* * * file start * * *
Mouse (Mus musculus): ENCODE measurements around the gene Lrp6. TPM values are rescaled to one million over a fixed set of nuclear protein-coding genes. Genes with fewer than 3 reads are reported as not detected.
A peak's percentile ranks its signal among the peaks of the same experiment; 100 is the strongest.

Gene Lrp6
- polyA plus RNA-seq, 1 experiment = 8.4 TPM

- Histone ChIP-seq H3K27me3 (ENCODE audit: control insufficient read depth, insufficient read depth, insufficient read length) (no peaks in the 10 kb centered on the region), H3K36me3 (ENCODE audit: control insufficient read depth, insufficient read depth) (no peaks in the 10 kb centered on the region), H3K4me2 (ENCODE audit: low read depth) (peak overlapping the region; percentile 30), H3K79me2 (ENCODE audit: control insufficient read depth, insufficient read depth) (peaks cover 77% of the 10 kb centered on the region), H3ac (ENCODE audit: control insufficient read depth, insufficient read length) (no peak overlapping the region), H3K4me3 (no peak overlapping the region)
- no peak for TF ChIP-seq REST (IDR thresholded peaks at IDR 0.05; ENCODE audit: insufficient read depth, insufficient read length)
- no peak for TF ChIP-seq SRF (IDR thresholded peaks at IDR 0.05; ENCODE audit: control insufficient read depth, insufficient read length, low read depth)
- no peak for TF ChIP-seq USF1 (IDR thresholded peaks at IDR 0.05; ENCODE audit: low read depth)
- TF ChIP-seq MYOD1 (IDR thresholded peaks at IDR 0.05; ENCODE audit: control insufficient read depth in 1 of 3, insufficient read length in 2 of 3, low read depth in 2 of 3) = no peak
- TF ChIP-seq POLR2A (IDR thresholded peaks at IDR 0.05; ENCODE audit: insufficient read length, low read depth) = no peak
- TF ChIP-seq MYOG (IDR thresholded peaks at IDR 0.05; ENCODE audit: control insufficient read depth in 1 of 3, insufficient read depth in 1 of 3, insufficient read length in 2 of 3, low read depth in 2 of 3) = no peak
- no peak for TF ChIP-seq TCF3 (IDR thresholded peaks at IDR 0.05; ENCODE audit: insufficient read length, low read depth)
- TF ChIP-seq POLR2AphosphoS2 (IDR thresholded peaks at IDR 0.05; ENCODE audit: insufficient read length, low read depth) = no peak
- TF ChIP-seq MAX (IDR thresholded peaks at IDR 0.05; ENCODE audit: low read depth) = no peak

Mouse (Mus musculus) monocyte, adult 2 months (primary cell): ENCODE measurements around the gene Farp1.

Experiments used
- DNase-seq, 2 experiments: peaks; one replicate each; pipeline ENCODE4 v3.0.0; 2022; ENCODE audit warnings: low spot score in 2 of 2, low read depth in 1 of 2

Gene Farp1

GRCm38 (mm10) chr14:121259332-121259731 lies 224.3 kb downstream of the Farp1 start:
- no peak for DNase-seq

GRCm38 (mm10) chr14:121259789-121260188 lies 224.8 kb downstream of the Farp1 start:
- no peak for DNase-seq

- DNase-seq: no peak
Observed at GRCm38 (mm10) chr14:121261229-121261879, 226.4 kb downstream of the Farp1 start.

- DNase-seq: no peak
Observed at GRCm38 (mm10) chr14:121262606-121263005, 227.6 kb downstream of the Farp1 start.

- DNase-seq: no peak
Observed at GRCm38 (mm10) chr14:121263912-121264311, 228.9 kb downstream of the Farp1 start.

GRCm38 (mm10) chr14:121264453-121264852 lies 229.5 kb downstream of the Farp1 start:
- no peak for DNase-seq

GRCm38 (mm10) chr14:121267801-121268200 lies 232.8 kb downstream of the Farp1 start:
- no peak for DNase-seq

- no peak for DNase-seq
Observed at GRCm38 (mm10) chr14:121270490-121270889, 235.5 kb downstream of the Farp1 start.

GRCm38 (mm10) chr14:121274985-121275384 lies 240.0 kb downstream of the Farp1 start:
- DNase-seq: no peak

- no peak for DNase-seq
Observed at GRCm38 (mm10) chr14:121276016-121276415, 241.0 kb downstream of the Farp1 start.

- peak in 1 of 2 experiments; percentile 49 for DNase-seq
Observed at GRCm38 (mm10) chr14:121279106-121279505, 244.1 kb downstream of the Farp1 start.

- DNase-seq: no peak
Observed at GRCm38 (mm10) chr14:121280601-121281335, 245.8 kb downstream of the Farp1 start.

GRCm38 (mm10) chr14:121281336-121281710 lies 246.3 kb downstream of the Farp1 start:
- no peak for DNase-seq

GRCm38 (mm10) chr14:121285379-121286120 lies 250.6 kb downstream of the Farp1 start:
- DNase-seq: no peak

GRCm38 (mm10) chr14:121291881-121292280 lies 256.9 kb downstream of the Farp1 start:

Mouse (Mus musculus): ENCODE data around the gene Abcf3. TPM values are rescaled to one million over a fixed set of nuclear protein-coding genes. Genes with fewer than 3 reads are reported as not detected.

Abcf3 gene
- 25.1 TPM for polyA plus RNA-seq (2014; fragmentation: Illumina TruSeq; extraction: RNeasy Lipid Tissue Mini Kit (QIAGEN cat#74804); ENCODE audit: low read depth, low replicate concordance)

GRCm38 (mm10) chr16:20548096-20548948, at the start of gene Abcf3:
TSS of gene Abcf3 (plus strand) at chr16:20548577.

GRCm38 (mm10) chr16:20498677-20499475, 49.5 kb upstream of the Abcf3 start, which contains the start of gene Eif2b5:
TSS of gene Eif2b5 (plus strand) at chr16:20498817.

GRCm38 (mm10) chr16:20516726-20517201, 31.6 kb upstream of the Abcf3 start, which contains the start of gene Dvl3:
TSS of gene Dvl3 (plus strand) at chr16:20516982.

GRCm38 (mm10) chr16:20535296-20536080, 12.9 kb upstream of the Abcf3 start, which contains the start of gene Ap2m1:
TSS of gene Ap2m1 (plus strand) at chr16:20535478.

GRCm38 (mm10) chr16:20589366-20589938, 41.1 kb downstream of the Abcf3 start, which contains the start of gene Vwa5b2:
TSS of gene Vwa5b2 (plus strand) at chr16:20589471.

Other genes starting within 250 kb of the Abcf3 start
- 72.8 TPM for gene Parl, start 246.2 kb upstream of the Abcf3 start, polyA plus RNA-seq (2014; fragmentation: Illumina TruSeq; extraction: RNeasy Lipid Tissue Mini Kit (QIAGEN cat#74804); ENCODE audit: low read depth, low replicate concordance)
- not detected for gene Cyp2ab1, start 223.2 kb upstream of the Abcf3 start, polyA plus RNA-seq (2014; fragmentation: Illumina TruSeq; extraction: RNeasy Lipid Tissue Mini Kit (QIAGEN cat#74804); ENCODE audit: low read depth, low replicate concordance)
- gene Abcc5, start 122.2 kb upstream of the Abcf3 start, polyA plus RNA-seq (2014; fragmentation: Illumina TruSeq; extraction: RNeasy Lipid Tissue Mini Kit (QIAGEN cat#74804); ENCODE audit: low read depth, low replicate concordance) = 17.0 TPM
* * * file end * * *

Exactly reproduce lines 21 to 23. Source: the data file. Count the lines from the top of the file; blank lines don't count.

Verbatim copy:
GRCm38 (mm10) chr14:121259789-121260188 lies 224.8 kb downstream of the Farp1 start:
- no peak for DNase-seq

- DNase-seq: no peak